Eighth Grade

Eighth Grade by Brianna Ashby

Eighth Grade is a 2018 American comedy-drama film written and directed by comedian Bo Burnham (in his feature directorial debut). The coming-of-age story follows the life and struggles of an eighth-grader, played by Elsie Fisher, during her last week of classes before graduating to high school. She struggles with social anxiety but produces vlogs giving life advice.

Burnham was inspired by his own struggles with anxiety when he began writing the screenplay in 2014. He had difficulty finding funding for the project until 2016. Shooting began in Suffern and White Plains, New York, in summer 2017. Fisher was cast after Burnham noticed her on YouTube; she led a cast including Josh Hamilton and Emily Robinson. Themes include heavy use of social media, mental health in Generation Z and sexuality and consent.

It was released theatrically in the United States by A24 on July 13, 2018. Its R rating from the Motion Picture Association of America (MPAA) inspired criticism, as its decision blocked many eighth-grade viewers from seeing the film in theaters. In response, the distributors arranged free, unrated screenings across the U.S. ‘Eighth Grade’ completed its North American run grossing $13 million on a $2 million budget.

Comedian Bo Burnham, who had never directed a feature before, had suffered a number of panic attacks since 2013. While ‘feeling unsure about’ himself, he reflected on his notion that eighth grade is a crucial year for forming self-awareness: ‘I wanted to talk about anxiety and what it feels like to be alive right now, and what it is to be unsure and nervous. That felt more like middle school than high school to me. I think the country and the culture is going through an eighth-grade moment right now.’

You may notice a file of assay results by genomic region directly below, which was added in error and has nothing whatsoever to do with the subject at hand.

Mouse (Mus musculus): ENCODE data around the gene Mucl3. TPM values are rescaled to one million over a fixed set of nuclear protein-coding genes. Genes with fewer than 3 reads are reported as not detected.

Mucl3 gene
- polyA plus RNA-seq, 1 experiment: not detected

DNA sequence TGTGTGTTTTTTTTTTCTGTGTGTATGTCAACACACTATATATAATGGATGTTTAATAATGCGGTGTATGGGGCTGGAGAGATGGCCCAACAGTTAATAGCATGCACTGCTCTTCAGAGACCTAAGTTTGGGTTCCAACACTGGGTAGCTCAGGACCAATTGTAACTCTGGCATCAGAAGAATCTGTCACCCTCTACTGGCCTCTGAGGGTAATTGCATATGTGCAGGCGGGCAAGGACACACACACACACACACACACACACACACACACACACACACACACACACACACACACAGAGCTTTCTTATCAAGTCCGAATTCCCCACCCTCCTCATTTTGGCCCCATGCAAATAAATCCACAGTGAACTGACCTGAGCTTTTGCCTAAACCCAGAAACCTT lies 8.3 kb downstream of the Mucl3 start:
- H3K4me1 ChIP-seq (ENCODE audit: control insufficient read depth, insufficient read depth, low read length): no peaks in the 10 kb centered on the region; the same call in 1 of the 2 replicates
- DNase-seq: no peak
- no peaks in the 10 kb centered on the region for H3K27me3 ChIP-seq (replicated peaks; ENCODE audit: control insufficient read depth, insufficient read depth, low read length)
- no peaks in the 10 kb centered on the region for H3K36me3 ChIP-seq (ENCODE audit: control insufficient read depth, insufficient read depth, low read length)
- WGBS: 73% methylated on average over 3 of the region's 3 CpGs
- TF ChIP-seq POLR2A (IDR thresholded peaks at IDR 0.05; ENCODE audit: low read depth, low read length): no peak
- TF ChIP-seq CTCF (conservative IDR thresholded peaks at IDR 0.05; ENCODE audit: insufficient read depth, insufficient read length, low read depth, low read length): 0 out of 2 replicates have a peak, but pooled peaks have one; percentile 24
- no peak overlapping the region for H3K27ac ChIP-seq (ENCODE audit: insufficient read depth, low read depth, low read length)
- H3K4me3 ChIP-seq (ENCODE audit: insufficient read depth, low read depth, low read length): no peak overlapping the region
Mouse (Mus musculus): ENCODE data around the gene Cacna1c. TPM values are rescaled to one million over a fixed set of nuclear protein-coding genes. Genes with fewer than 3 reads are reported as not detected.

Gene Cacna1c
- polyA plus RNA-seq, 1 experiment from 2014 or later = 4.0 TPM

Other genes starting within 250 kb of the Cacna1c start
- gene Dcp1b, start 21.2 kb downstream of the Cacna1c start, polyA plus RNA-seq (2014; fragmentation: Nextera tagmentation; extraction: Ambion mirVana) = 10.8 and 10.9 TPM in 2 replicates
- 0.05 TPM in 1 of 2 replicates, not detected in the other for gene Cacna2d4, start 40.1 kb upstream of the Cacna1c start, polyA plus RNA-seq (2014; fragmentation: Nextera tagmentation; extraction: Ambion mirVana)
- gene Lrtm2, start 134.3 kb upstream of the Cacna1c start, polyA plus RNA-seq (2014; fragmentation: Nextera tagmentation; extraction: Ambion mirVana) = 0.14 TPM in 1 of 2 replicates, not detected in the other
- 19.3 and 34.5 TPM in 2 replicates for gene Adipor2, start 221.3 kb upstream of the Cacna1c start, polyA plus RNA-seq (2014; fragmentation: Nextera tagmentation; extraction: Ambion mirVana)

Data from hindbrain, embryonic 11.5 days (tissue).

Burnham was also inspired by observing a girl in a mall taking selfies while alone; he believed she was concerned about her appearance. Given his career started with producing YouTube videos, he also wanted to explore the life of a character whose videos have very small audiences. He decided his protagonist would be female after watching YouTube, saying, ‘the boys talk about Minecraft and the girls talk about their souls … probably half because girls are just actually maturing more quickly and half because culture asks way deeper questions of young women earlier than men.’ He also liked the idea of a female protagonist to avoid ‘projecting’ his personal memories of eighth grade as a male.

To write dialogue representing Generation Z, Burnham watched YouTube. Burnham’s personal views on the differences between Generation Z and its predecessors inspired a scene where the character Trevor theorizes access to social media at an early age molded the generation’s minds. Kayla and Mark’s relationship is based on Burnham’s relationship with his mother. Burnham viewed a teenager’s relationship with his or her parent as a stage where ‘You want independence, and you also want affirmation.’

Burnham did not cover up the natural look of Fisher’s skin. Fisher said she wore some make-up, but her acne was still visible. Her habit of ending conversations with ‘Gucci!’ was imitated by Burnham and others on set and incorporated in the film as the sign-off for Kayla’s video blogs. She described ‘Gucci’ as a tic, saying other habits such as slouching and rubbing her arm were also incorporated into the film. The filmmakers adopted Fisher’s advice that Facebook had fallen out of favor. Much of the content relating to it was changed to Instagram.

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